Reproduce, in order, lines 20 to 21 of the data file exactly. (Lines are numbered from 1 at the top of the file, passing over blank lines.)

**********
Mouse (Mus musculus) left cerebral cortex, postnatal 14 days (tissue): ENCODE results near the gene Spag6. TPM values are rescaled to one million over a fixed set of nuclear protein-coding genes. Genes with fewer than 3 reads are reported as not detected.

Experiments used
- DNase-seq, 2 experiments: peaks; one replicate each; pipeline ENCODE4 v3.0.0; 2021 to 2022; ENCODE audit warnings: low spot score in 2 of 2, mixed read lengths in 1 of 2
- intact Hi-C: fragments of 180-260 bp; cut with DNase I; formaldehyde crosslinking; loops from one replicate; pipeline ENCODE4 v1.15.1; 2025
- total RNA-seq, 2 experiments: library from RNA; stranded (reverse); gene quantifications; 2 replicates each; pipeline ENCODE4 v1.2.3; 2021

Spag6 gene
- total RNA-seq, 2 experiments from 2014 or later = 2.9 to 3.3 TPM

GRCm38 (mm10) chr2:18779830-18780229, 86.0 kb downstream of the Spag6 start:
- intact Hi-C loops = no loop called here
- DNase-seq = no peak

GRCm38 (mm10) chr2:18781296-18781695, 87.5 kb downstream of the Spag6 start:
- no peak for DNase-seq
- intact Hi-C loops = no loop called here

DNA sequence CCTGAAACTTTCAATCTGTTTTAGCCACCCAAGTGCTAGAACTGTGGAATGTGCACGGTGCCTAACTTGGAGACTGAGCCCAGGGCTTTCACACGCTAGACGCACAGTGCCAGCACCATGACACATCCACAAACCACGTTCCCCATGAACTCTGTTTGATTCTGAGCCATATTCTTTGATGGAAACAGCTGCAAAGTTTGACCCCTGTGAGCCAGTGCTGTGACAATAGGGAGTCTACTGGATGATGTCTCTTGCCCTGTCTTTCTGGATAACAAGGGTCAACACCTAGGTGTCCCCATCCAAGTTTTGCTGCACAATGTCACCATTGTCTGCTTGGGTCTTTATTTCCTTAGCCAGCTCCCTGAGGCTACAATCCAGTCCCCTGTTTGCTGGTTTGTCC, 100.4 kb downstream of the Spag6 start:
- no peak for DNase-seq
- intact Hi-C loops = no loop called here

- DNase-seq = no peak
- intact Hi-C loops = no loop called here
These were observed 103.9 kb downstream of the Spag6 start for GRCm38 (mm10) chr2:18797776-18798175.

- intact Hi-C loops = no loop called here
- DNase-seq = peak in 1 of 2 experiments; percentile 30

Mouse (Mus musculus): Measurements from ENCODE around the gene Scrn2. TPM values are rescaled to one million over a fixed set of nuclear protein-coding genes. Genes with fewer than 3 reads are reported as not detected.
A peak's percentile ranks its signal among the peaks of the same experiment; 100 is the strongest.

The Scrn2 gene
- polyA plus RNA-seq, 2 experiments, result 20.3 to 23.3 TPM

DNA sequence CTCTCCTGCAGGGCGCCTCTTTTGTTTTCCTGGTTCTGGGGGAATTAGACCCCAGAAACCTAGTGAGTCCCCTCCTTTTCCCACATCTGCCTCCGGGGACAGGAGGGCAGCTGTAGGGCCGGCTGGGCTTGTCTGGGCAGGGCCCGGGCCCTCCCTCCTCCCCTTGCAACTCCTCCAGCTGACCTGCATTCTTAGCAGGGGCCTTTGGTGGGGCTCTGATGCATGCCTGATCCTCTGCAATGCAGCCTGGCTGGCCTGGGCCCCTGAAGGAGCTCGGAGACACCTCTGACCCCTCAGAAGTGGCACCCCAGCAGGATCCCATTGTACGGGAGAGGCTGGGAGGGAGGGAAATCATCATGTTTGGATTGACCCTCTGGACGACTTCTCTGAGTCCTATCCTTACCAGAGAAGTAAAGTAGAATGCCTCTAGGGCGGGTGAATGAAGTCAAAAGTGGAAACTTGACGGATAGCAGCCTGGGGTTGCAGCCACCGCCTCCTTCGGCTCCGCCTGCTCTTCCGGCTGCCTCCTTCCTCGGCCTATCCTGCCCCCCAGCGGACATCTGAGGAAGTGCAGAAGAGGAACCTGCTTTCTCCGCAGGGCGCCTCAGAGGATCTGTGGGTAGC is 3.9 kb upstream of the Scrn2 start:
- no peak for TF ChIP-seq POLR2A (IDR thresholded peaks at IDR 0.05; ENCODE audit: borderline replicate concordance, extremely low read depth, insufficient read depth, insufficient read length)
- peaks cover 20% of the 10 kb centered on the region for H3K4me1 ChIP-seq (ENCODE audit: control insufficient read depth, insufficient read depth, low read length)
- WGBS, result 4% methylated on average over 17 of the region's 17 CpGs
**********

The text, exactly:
- intact Hi-C loops = no loop called here
- DNase-seq = peak in 1 of 2 experiments; percentile 30